Vickner said U of L ultimately will conduct economic-impact studies on every Kentucky racetrack every year for free as part of the mission of working for the commonwealth’s horse industry. He currently has in the works economic-impact studies on Turfway Park and Kentucky Downs for 2018, along with the 2015 Breeders’ Cup at Keeneland and 2011 Breeders’ Cup at Churchill Downs.
“The idea is then to show this product to each and every racetrack in America and say, ‘Wouldn’t you want one of these, too?’” he said.
Vickner also encouraged tracks, horsemen and industry entities to come up with research ideas that could be studied by teams of four or five students.
“I’m soliciting as many ideas as possible from the equine industry, particularly from thoroughbred horse racing, as project ideas. These teams will work under my supervision and it would be a force multiplier,” he said. “I think that’s a big opportunity, and these are projects the students would do for free. What we would need would be data, which would be an in-kind contribution.”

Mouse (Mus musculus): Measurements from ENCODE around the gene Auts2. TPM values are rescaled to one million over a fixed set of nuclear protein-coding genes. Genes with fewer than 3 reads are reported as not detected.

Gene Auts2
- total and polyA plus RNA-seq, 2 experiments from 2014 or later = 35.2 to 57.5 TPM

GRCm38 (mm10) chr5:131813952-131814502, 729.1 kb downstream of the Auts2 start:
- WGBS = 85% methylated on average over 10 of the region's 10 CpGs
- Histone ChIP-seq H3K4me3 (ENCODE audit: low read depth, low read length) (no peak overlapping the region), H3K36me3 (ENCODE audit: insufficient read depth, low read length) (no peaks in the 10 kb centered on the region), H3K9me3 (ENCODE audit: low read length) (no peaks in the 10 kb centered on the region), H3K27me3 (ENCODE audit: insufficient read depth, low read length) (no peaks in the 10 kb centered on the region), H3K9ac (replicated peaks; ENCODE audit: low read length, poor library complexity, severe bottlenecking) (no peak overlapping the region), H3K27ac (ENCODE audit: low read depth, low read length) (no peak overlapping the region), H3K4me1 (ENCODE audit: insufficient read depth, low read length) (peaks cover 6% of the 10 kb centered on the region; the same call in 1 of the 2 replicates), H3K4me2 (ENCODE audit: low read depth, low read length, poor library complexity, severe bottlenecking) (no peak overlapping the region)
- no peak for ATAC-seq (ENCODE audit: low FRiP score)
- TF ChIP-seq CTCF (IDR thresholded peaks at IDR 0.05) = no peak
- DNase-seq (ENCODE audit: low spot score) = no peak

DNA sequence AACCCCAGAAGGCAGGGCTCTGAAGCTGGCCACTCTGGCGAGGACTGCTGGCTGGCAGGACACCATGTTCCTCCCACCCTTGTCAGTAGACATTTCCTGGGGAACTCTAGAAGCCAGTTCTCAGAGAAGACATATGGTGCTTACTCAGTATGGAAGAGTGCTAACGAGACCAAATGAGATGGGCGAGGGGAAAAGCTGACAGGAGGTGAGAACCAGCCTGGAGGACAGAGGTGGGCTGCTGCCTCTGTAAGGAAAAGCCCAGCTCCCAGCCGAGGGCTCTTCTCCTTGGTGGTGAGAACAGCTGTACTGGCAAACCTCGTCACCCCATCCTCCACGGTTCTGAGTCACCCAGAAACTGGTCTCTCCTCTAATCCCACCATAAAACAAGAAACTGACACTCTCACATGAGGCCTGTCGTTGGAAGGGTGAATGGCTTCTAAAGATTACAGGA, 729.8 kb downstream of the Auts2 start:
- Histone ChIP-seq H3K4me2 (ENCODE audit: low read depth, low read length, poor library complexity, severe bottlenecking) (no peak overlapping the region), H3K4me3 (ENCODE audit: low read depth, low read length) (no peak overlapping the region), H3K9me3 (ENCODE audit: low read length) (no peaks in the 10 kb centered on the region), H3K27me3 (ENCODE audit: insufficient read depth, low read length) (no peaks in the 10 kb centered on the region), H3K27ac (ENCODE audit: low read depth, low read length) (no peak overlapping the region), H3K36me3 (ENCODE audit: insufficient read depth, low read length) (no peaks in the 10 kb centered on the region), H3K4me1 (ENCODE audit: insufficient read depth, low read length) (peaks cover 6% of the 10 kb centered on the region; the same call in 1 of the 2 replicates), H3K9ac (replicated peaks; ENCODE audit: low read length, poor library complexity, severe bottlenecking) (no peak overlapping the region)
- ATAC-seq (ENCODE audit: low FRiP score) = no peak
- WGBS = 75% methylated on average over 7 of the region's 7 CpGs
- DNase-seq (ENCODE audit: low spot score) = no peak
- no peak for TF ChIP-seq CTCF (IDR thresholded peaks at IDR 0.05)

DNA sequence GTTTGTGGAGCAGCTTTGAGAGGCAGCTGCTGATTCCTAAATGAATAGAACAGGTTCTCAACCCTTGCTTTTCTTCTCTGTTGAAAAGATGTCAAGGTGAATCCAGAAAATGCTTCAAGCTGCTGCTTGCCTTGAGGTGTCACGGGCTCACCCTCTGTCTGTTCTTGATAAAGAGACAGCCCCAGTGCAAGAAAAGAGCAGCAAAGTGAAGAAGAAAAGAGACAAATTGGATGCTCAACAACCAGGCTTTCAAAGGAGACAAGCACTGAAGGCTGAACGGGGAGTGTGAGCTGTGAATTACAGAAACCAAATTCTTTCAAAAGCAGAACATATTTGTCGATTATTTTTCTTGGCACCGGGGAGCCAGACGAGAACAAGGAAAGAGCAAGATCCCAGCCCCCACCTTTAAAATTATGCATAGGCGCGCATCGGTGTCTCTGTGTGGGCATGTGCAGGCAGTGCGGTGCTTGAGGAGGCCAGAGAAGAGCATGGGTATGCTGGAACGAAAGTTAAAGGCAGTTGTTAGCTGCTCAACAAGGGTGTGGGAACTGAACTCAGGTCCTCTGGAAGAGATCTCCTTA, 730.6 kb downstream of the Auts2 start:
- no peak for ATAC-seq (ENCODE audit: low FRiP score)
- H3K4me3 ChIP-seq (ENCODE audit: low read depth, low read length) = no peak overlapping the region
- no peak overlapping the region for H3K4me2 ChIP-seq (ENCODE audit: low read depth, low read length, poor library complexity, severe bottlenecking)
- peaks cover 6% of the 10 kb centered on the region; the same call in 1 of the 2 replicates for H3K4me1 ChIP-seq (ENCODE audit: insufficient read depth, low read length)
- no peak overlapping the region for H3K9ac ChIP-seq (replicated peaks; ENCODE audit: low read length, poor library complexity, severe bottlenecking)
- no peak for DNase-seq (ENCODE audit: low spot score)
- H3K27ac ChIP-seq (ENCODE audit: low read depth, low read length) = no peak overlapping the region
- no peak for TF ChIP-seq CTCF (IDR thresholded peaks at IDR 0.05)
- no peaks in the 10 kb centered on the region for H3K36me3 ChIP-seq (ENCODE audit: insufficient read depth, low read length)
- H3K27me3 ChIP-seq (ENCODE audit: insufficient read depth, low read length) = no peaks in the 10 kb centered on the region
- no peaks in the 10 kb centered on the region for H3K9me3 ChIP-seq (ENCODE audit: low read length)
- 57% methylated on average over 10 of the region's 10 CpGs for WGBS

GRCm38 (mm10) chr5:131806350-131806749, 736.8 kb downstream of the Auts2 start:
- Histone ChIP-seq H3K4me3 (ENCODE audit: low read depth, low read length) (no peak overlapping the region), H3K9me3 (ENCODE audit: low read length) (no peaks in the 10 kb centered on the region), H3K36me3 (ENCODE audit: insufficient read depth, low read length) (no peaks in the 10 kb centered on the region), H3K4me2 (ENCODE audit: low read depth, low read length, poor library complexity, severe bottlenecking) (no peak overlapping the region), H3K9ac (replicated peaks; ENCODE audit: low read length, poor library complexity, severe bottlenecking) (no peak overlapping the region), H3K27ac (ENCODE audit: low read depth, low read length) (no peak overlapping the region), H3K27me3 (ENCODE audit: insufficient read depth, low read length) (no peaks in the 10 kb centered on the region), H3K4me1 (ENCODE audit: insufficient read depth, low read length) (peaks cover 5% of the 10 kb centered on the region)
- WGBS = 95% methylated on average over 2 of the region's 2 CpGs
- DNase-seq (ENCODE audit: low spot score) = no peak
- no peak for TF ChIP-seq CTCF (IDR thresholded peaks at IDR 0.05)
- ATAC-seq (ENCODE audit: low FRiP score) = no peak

Digital tattoo update
Digital tattoos and foal papers for racehorses not only are coming, they’re here. After Dec. 31, 2019, only electronic rather than hard-copy registration papers will be issued and the physical ink-based lip tattoo will be officially replaced with a microchip. Curtis Linnell, executive vice president of the Thoroughbred Racing Protective Bureau, and TRPB agent Emma Smith provided an update on digital tattoos for horsemen at the convention.
The electronic papers will include photographs of a horse’s markings and identifying characteristics, as well as a history of ownership, sales, claims and more. Also to be logged: any time a set of electronic papers is pulled up for viewing, including by a track racing office, stewards, veterinarians and in the case of a claim or sale.
The microchip will be the size of a grain of rice and have a 15-digit number. The Jockey Club, North American racing’s official registrar, made microchipping optional for foals born in 2016 and mandatory starting with thoroughbreds born in 2017. The electronic papers became available in 2018, though physical papers still could be requested.